Thirteen years ago, the commitment of our leaders in Kigali sounded like an absolute rejection of impunity – a “commitment to prosecute those responsible for genocide, war crimes and crimes against humanity”. But today, despite some positive steps like the prosecution and sentencing of the former Chadian president Hissène Habré by the Extraordinary African Chambers in May 2016, the growing political rhetoric from the AU is immunity – firm protection of those in power from accountability, irrespective of domestic and international legal obligations.
The AU continues to call for states to disregard their international obligations to arrest Omar al-Bashir, who still travels throughout the continent without being arrested, most recently to Uganda in May 2016. It also continues to call for states to withdraw from the ICC, and in January 2016, the AU Assembly mandated an open-ended committee of ministers to develop a strategy for collective withdrawal from the Rome Statute unless certain conditions (including immunity for sitting heads of state) are met. It has also called upon states to ratify a protocol for an expanded African Court of Justice and Human Rights, with immunity from prosecution for sitting heads of state and senior officials.
This trend has to stop. During this year dedicated to human rights, the AU must send a strong message to the continent and the globe that it is firm in its rejection of impunity and unbiased in bringing perpetrators of crimes under international law, including heads of state and other government officials, to justice.
This is also a year of several contested elections across Africa – including in Gambia and the DRC. Unfortunately, this has also meant the increased repression of dissent. In a wide spectrum of countries, including Burundi, DRC, Egypt, Ethiopia, Gambia, Kenya, and Nigeria, peaceful demonstrators have been met with violent crackdowns. Several African states including Ethiopia and Uganda have imposed severe legal restrictions on the activities of civil society organisations. In countries such as Angola and Egypt, activists have been subjected to unfounded criminal proceedings and arbitrary detentions. This summit provides an opportunity for the AU to reject this repression, including by calling upon states to commit to create an environment conducive for civil society.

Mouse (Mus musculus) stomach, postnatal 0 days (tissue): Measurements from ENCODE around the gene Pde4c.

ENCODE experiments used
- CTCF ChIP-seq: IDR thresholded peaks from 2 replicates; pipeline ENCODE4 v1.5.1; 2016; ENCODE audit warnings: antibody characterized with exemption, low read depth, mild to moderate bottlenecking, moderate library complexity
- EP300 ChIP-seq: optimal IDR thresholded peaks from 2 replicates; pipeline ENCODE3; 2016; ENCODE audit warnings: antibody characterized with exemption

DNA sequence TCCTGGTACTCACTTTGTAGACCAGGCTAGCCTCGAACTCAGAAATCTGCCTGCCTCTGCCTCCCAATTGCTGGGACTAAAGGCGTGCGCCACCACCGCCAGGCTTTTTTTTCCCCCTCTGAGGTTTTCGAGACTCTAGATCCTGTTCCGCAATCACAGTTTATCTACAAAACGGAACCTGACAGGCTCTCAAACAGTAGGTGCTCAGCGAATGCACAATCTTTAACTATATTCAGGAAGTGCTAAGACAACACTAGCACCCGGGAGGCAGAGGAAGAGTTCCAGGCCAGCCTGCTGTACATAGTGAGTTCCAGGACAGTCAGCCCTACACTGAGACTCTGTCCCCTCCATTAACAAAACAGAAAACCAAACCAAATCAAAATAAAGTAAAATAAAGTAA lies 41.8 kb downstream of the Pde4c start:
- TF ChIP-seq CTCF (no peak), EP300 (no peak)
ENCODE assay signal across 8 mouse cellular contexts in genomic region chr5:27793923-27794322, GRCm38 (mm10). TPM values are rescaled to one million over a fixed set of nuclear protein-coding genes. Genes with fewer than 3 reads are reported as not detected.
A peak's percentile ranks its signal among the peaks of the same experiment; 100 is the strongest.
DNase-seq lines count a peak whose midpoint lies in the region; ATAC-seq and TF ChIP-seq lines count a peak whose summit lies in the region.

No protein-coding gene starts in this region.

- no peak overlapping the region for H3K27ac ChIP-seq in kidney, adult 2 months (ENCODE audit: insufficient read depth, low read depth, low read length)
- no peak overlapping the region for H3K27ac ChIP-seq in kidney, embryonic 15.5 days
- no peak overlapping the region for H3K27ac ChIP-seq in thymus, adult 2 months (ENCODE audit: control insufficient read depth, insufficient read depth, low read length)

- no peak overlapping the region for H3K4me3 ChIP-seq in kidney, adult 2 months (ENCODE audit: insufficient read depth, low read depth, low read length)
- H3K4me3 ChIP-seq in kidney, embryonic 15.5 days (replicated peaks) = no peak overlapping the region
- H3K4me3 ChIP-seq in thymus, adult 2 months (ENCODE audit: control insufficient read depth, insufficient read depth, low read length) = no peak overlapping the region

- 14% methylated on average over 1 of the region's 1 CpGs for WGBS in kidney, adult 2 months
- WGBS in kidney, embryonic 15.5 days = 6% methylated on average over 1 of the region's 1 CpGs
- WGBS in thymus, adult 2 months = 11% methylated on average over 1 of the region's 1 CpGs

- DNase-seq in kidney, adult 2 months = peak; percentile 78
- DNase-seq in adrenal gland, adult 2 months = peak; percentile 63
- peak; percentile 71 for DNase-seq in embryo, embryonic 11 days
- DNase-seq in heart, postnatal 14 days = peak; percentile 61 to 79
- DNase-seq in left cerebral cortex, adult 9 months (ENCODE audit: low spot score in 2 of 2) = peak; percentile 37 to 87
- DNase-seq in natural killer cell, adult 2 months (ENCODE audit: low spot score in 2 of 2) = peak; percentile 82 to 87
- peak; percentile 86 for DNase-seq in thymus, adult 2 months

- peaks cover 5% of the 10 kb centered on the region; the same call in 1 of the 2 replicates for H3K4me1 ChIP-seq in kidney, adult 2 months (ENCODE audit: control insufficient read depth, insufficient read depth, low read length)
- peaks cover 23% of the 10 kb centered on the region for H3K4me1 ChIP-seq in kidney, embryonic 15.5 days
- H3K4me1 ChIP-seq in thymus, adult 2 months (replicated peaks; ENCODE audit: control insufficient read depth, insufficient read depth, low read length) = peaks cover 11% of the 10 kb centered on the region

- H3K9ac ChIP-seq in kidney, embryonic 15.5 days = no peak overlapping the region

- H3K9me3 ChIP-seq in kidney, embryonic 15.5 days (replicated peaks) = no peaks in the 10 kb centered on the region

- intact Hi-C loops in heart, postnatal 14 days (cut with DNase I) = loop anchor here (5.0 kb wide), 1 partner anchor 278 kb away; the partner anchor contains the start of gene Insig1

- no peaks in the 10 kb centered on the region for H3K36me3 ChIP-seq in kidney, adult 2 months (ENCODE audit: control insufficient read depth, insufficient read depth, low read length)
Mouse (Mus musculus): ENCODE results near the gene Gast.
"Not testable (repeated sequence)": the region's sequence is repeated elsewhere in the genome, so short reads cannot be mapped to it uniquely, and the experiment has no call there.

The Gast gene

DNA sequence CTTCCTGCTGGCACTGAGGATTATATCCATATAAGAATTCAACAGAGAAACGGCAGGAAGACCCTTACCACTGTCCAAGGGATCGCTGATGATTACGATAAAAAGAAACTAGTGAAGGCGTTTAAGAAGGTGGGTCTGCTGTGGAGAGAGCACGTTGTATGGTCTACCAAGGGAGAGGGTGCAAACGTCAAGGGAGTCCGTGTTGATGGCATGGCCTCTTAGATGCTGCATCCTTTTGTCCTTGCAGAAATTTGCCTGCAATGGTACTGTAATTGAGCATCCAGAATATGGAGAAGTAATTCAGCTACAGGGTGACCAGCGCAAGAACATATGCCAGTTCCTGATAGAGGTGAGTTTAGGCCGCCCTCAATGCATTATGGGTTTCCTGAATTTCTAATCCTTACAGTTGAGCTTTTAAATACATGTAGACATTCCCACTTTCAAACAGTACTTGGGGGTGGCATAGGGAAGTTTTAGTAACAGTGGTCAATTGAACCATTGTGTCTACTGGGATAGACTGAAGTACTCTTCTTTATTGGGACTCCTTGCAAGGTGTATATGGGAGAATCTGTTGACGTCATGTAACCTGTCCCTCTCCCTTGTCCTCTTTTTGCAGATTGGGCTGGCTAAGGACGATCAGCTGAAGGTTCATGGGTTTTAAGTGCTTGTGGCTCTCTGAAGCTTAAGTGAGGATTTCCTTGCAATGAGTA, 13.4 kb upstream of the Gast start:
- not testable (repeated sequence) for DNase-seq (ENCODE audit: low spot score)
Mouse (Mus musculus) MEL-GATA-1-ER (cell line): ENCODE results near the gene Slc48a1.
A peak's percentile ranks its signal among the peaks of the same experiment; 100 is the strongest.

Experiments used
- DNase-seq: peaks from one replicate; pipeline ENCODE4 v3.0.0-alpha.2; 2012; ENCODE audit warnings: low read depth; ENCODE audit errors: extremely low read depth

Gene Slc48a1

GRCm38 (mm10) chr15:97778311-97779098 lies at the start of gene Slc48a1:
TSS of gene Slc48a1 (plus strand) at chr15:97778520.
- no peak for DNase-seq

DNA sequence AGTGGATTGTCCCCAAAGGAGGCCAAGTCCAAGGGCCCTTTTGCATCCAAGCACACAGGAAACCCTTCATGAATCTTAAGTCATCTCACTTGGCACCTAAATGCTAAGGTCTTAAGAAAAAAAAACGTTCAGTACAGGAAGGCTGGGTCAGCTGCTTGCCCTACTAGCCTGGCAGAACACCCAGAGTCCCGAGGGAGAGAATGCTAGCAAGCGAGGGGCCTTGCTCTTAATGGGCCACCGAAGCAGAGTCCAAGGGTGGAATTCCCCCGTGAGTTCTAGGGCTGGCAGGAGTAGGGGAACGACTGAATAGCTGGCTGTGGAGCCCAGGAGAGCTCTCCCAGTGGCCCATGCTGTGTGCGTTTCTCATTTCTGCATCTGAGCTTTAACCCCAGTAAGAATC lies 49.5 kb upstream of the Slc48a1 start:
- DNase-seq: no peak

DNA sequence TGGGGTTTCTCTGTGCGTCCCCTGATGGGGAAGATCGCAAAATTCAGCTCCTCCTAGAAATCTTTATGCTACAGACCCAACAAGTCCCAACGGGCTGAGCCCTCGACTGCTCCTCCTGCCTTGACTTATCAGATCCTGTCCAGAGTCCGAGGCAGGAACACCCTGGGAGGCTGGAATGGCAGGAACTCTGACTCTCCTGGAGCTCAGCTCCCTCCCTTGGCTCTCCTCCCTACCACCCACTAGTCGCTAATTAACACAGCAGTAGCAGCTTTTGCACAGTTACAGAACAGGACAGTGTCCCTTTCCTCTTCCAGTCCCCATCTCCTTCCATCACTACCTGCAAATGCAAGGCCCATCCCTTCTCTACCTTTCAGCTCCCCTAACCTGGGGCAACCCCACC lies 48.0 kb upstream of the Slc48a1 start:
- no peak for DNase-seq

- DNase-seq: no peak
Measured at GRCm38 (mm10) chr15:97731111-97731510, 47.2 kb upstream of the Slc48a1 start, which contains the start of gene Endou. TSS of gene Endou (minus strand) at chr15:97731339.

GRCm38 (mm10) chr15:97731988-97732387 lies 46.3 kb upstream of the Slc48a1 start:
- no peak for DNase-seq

We should also not lose sight of the fact that the theme of the summit has promised a particular focus on the rights of women. As such, our leaders need to reflect on what promises remain unfulfilled for our mothers, sisters and daughters. While the AU has made significant efforts towards the realisation of women’s rights, it needs to capitalise on these efforts and, at the very least, push for universal ratification of the Maputo Protocol on women’s rights in Africa. Beyond ratifications, concrete steps are needed, such as decriminalisation of abortion, which contributes significantly to maternal mortality in Africa.